Dow estimates the cost of installing such a system to be about $550,000, using equipment readily available from a variety of suppliers. The company estimates that for a typical fascia, the 10% increase in capital cost per part and a 3% boost in energy costs are more than offset by the lessened material requirement. Taking into account labor and tooling costs, Dow estimates this material reduction can result in a 5% overall decrease in manufacturing cost per part. (CIRCLE 25)


Mobay's approach to recycling RIM scrap is quite different. While Dow's three-stream approach is aimed at putting scrap right back into the exterior auto panels from which it came and is, therefore, limited in the amount of regrind it can use, Mobay is directing its method at nonappearance parts in order to maximize scrap-reuse capability.

Like the Dow process, Mobay's technique starts with rejected fascias and other RIM scrap being chopped into 1/8-in. to 1/4-in. granulate. This is then preheated to 350 F for 5-15 min and compression molded for 3 min in a 375 F mold at 4400 psi. Under high shear and high temperature, the thermoset bonds break and the material becomes what a Mobay spokesman describes as a "psuedo thermoplastic" with limited flow. When the pressure and heat is removed the bonds reform. Under these conditions the particles of cured polyurethane, although a thermoset, will fuse into a single mass. Initial applications include parts such as seat bases and trunk liners. As the size of the parts made increases, the necessary clamping force of the compression press also goes up. For instance, a 400-sq-in. part requires about 800 tons of clamp force while a 2000-sq-in. part needs 1600 tons.

Some compromise of mechanical properties is expected in the remolded parts. Mobay's data, comparing five mechanical properties of fascia-grade, unreinforced polyurethane with material that has gone through one recycling, show a slight drop in flexural modulus and greater drops in tensile strength and elongation (Table 2).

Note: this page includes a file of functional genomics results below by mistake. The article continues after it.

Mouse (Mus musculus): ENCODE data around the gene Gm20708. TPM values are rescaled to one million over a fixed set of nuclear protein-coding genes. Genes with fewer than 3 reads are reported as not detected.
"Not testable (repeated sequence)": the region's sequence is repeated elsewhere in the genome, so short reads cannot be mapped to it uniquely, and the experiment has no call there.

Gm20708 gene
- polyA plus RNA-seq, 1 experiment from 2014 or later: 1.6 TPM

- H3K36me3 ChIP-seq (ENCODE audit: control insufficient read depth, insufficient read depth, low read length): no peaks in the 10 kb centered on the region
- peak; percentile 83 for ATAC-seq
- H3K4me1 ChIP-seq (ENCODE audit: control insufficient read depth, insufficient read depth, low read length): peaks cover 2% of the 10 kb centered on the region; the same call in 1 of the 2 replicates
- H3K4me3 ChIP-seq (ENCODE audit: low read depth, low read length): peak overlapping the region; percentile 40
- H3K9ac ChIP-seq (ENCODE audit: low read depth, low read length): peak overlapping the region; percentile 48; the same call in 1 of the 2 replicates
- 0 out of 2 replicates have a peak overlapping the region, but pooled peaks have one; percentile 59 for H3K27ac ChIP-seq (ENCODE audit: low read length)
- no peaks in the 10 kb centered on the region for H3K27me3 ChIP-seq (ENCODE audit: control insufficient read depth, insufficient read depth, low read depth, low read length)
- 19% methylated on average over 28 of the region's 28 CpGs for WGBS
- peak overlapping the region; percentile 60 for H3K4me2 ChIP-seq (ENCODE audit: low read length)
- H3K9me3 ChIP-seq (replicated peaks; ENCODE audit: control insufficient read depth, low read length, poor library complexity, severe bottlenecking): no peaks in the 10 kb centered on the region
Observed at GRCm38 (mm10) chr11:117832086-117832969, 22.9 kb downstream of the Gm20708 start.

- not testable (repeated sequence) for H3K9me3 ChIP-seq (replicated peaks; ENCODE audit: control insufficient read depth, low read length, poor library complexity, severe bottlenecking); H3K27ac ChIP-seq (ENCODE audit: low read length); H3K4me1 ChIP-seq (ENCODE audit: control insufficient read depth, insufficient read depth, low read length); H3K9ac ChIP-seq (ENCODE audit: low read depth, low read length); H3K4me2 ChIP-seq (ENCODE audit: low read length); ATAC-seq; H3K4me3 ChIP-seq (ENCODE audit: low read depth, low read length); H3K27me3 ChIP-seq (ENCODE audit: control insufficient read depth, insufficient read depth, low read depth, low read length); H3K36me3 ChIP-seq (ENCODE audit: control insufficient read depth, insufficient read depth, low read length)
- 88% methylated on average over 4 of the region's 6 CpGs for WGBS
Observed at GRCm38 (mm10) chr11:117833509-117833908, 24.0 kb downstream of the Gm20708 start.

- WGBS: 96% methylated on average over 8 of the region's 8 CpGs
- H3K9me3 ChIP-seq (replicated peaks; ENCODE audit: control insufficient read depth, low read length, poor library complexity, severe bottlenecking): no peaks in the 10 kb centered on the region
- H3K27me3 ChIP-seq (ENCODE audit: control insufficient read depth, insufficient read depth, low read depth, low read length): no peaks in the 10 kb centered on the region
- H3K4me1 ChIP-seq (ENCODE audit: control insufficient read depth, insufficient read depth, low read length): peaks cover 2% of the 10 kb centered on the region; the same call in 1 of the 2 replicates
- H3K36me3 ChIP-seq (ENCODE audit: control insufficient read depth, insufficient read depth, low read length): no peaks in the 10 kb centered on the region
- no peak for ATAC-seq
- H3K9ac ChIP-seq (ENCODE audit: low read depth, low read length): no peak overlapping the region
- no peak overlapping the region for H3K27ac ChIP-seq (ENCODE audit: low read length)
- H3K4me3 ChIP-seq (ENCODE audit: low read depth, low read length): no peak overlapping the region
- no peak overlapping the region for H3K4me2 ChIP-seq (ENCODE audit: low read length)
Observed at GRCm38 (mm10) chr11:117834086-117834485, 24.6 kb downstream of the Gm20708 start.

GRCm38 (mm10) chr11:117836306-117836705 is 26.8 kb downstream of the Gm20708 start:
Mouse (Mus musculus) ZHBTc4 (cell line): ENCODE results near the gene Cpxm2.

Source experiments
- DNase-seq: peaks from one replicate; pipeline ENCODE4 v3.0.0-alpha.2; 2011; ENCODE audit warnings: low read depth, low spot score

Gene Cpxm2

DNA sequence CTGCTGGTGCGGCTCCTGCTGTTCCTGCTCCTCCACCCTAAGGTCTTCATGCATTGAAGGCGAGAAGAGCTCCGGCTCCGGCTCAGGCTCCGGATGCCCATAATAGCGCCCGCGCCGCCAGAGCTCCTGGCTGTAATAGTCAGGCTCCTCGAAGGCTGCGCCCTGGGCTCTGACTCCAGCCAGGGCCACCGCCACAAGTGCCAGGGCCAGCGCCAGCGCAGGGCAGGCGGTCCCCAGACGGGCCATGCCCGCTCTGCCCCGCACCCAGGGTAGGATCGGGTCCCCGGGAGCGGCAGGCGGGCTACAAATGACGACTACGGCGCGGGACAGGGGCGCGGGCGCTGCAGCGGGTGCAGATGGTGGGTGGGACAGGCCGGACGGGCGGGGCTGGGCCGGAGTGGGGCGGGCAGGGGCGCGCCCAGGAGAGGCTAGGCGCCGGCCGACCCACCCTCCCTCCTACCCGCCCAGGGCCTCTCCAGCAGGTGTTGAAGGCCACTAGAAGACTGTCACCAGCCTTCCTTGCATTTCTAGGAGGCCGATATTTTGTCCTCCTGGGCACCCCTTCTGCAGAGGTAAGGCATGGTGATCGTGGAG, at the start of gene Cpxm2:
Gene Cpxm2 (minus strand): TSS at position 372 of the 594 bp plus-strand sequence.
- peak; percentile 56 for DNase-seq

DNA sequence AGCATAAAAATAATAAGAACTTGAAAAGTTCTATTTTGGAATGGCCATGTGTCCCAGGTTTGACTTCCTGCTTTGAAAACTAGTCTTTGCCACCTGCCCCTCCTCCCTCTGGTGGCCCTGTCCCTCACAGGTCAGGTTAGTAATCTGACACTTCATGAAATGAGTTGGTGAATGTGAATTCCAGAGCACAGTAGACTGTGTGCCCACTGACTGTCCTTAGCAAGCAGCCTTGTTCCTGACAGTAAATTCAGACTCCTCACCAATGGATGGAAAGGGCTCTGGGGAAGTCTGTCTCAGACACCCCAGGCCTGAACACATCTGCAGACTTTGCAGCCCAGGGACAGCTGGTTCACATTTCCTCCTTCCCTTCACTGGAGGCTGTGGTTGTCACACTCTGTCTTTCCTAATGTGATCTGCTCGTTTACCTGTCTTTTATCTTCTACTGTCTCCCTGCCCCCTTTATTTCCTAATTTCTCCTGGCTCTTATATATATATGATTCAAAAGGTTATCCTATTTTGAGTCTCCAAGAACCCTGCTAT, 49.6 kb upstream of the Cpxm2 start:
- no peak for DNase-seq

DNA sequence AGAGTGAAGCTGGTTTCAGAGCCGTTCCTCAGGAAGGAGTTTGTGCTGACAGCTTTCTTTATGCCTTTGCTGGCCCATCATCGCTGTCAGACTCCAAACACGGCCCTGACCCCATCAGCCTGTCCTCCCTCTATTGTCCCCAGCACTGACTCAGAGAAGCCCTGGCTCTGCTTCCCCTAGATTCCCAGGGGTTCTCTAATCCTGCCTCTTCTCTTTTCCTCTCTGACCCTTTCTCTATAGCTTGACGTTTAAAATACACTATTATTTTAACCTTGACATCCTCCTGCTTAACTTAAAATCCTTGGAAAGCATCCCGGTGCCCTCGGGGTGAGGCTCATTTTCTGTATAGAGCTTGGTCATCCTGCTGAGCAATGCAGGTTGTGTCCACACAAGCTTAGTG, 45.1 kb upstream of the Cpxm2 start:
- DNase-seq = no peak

Like the Dow method, no radically new equipment is needed to compression mold RIM scrap, Mobay says. Among the items the company suggests using are a scrap granulator capable of chopping 200 lb/hr; a conveyor to transport the granulate to a storage container; a balance to weigh the scrap for each molding; a 28,000-Btu/hr oven that can heat 50 lb of material to 390 F within 15 min; a hydraulic press; and a heated steel mold with a shear edge. Mobay did not provide a cost estimate for setting up such a system. (CIRCLE 26)

Both companies said that while some RIM processors and auto companies have been interested in these systems, no one is yet using one.

PHOTO : Because the amine fillers in RIM parts tend to swell regrind particles, Dow Chemical Co. has developed a three-stream process for RIM recycling where the amines are kept separate from the regrind. [Tabular Data 1 Omitted] TABLE 2--COMPRESSION MOLDED URETHANE FASCIA SCRAP (UNREINFORCED)
Typical Properties Original Recycled
Density, lb/cu ft 63 75
Flexural Modulus, psi 46,000 42,000
Tensile Strength, psi 3200 1800
Elongation, % 240 110
Hardness, Shore D 60 53

(Source: Mobay)
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Title Annotation:molding scrap
Author:Monks, Richard
Publication:Plastics Technology
Date:Mar 1, 1991
Previous Article:Novel low-VOC paint technology.
Next Article:Advanced composites.